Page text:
The Driving Force

About every other day, I open up my novel manuscript, tinker away on my laptop and try to mold “draft one” into a much better “draft two.”

The rewrite has been slow. On the days I ignore it, I wonder if my refusal to open the file reflects my lack of faith in the story or my lack of faith in my writing.

Some days it’s the story, other days it’s my writing, on a bad day it’s both.

Recently, however, I sat down with my ego and explained in no uncertain terms that finishing the novel can be as rewarding as having it published. Amazing things happen when you let go of expectations. The story starts to flow again. I wrote over 1,400 words today, finished chapter three, and rekindled my love for the characters.

In between rewrites this week, I published a post that I consider an exercise in character development – the main character in my novel, not my personal character (unless you count that chat with my ego as “development”). I also found a great article on character-driven stories versus plot-driven stories, something I understood but needed to see again more clearly.

Elana Johnson breaks down plot versus character in an essay she posted on (you can read her post here). She says, “[t]he main focus in a plot-driven novel [is]: get out of danger. Stay alive. Accomplish something.” In a character-driven story, the protagonist – how she sees the world or how her perceptions change – is more important than the action:

“In a character-driven story, the author builds the plot around the character.”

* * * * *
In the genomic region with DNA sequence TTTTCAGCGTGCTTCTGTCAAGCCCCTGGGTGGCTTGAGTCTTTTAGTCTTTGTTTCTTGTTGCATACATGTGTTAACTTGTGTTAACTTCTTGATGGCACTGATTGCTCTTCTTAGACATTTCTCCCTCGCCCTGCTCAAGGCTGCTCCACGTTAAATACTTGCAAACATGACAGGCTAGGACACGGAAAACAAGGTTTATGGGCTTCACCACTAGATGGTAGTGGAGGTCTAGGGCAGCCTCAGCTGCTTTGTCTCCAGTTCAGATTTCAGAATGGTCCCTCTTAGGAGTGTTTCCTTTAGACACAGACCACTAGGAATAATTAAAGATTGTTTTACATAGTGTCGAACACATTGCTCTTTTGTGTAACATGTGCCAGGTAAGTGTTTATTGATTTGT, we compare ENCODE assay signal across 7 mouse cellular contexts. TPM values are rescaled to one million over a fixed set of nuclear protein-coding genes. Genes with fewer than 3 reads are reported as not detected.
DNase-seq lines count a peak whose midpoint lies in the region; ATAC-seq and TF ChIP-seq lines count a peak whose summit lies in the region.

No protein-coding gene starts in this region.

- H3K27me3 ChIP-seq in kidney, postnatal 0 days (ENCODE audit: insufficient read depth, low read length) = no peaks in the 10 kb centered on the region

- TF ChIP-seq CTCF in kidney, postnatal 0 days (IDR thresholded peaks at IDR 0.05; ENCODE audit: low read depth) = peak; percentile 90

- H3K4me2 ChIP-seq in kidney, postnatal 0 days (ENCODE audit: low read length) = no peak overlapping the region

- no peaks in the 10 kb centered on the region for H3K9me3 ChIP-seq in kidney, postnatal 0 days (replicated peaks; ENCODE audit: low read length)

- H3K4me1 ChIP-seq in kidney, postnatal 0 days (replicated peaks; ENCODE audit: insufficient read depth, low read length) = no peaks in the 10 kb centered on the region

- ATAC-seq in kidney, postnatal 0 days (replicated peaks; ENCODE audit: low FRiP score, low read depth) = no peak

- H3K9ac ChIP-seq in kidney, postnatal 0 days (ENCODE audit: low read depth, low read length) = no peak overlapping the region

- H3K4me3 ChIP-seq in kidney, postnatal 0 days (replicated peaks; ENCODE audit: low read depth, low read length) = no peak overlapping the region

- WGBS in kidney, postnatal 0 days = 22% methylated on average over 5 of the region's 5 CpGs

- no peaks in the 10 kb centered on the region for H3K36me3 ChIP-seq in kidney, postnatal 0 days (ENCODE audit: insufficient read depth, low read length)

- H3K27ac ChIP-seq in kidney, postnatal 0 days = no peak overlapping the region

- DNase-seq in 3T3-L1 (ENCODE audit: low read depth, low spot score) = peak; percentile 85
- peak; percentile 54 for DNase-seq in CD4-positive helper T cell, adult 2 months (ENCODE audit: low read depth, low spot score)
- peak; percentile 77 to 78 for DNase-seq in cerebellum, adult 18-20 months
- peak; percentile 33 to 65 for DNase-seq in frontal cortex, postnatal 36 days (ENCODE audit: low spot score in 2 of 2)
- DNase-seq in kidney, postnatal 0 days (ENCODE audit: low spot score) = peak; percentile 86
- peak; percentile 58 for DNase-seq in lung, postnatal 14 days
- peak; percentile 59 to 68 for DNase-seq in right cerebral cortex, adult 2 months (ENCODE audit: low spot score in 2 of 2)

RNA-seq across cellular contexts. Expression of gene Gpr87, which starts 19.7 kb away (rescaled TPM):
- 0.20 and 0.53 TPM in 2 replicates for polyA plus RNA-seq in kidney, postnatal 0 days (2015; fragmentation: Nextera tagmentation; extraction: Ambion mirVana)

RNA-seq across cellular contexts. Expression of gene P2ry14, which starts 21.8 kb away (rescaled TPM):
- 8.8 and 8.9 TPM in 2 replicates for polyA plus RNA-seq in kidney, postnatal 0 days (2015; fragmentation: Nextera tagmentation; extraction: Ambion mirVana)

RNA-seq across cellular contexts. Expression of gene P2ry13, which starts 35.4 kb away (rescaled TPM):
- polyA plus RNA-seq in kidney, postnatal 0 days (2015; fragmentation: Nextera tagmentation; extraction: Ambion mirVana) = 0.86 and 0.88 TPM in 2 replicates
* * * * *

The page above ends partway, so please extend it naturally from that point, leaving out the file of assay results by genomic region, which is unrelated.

Both character and plot interact, but one of them takes the lead. Elana Johnson ends with several questions to help determine which one the writer puts first. Question number one speaks directly to me:

“What is the force propelling your story from beginning to end? Is it the characters or what they’re going through?”

My answer to that question (the characters) sealed my understanding about the story I am writing. And, I learned that even if my fingers aren’t typing in draft changes, I am still developing the story: every article I read on the craft of writing adds meaning to my work in progress.


10 responses to “The Driving Force

  1. I’m happy that your revision is working well. I had a beta reader who made a comment that she would like to know more about one of the characters and that sparked revisions that added 11,000 words to my novel. You never know where that needed illumination will come from.

  2. You wrote: “every article I read on the craft of writing adds meaning to my work in progress.” You just gave me a big sigh of relief. Thank you!

  3. I’m so glad something from QT helped you! I agree that finding something that resonates with us as writers is important.

  4. Letting go of expectations — words to live by!

    I’m glad you’re feeling rekindled love for your characters and story, it’s a great feeling, so easy to lose but so simple to retrieve (writing without expectations).

  5. I feel her question number one speaks directly to me too.

    I haven’t mastered the art of plot-driven novels yet. I’m still working on character.

    • I have a long way to go on this current mss, but keeping my eye on “character-drive” is helping.

      And, what’s funny, is that the first novel I wrote (back in NaNoWriMo 2008) is more plot-driven. Not to say I’ve mastered that either, but the story just seems to be geared that way.

      When I finish this current WIP, I’d love to go back to the other one and see how that rewrite will unfold — see if I like character first more than plot.

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